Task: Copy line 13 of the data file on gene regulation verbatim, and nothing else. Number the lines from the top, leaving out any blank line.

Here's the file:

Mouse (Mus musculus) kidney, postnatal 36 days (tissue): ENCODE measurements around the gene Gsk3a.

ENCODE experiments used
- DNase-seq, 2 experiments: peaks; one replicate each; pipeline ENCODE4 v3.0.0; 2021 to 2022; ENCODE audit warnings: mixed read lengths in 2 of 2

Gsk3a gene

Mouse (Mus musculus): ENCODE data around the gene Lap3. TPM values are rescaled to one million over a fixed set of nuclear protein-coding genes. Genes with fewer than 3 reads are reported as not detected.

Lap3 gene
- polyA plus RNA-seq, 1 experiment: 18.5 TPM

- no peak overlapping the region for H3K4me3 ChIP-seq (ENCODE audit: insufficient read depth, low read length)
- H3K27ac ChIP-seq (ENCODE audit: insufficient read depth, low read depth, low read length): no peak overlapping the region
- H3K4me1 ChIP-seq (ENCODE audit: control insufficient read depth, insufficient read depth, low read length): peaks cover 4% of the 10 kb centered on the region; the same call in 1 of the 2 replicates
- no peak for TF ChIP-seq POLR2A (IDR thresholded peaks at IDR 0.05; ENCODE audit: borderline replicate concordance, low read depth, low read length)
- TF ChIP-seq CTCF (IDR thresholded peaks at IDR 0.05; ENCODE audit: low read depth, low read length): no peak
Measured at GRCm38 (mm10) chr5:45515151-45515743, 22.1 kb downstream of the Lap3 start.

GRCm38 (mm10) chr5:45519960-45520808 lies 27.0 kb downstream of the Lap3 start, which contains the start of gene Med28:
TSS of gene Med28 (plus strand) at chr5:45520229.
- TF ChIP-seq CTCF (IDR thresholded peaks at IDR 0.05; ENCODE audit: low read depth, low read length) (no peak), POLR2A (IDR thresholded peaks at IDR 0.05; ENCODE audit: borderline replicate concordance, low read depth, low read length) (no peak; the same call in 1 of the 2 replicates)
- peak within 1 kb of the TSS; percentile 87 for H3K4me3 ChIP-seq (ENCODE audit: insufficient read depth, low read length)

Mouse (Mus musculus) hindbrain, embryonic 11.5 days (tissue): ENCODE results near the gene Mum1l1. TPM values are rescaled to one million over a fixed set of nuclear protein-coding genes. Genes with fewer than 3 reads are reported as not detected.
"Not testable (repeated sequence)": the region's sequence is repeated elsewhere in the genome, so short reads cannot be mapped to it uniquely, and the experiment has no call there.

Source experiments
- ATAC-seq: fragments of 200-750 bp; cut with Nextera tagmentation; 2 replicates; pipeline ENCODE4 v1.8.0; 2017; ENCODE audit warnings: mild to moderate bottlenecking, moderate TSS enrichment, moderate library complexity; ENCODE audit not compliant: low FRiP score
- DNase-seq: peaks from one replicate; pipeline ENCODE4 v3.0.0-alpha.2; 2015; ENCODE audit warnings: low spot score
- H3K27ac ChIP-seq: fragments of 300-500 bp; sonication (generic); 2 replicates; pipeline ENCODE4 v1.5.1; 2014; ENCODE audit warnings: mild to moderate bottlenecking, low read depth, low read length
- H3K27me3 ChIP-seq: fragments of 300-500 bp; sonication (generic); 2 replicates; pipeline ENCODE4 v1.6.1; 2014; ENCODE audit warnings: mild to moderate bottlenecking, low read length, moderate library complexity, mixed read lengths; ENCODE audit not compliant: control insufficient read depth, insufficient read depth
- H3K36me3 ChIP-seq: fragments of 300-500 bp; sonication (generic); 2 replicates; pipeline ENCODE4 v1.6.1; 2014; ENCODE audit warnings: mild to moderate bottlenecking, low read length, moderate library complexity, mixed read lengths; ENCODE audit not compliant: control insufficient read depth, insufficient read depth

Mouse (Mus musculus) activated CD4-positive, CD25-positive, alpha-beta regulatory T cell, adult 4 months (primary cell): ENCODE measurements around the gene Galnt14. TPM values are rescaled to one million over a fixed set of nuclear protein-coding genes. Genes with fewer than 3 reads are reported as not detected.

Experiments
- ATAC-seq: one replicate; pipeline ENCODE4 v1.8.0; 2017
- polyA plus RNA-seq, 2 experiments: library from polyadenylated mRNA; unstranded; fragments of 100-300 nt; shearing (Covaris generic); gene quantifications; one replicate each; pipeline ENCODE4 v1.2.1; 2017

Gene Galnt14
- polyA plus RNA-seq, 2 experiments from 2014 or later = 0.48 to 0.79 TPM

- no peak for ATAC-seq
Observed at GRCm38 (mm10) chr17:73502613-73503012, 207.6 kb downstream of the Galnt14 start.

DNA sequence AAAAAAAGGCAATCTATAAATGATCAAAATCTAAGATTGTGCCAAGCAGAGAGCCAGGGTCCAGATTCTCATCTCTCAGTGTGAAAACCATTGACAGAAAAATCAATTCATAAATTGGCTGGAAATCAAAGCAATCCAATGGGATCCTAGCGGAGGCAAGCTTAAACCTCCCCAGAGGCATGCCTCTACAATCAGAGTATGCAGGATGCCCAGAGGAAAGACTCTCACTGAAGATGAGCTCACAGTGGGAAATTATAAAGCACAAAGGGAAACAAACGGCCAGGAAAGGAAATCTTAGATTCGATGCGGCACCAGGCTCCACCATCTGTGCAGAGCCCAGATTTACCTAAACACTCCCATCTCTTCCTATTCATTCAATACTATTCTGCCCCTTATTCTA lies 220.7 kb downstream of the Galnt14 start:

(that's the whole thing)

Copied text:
Measured at GRCm38 (mm10) chr5:45515151-45515743, 22.1 kb downstream of the Lap3 start.